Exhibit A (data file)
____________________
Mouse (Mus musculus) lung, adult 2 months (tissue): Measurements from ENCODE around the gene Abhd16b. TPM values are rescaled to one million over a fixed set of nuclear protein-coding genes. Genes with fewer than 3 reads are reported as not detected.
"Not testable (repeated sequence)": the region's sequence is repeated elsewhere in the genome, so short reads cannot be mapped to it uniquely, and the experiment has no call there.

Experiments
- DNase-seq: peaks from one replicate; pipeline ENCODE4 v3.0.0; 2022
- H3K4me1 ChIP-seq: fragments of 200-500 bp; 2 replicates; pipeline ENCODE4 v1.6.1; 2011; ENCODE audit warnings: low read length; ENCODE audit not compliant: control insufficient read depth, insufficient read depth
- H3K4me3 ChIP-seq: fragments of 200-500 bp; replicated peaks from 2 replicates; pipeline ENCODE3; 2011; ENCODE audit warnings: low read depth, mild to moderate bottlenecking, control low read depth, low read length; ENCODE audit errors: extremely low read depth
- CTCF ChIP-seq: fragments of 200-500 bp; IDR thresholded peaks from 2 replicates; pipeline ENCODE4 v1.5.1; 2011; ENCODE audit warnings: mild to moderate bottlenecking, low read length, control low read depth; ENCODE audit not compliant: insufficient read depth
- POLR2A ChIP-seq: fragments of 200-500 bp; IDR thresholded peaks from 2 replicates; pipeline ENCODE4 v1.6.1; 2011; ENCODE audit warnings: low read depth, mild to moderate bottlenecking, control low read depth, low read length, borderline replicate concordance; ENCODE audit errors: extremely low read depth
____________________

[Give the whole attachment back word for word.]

Mouse (Mus musculus) lung, adult 2 months (tissue): Measurements from ENCODE around the gene Abhd16b. TPM values are rescaled to one million over a fixed set of nuclear protein-coding genes. Genes with fewer than 3 reads are reported as not detected.
"Not testable (repeated sequence)": the region's sequence is repeated elsewhere in the genome, so short reads cannot be mapped to it uniquely, and the experiment has no call there.

Experiments
- DNase-seq: peaks from one replicate; pipeline ENCODE4 v3.0.0; 2022
- H3K4me1 ChIP-seq: fragments of 200-500 bp; 2 replicates; pipeline ENCODE4 v1.6.1; 2011; ENCODE audit warnings: low read length; ENCODE audit not compliant: control insufficient read depth, insufficient read depth
- H3K4me3 ChIP-seq: fragments of 200-500 bp; replicated peaks from 2 replicates; pipeline ENCODE3; 2011; ENCODE audit warnings: low read depth, mild to moderate bottlenecking, control low read depth, low read length; ENCODE audit errors: extremely low read depth
- CTCF ChIP-seq: fragments of 200-500 bp; IDR thresholded peaks from 2 replicates; pipeline ENCODE4 v1.5.1; 2011; ENCODE audit warnings: mild to moderate bottlenecking, low read length, control low read depth; ENCODE audit not compliant: insufficient read depth
- POLR2A ChIP-seq: fragments of 200-500 bp; IDR thresholded peaks from 2 replicates; pipeline ENCODE4 v1.6.1; 2011; ENCODE audit warnings: low read depth, mild to moderate bottlenecking, control low read depth, low read length, borderline replicate concordance; ENCODE audit errors: extremely low read depth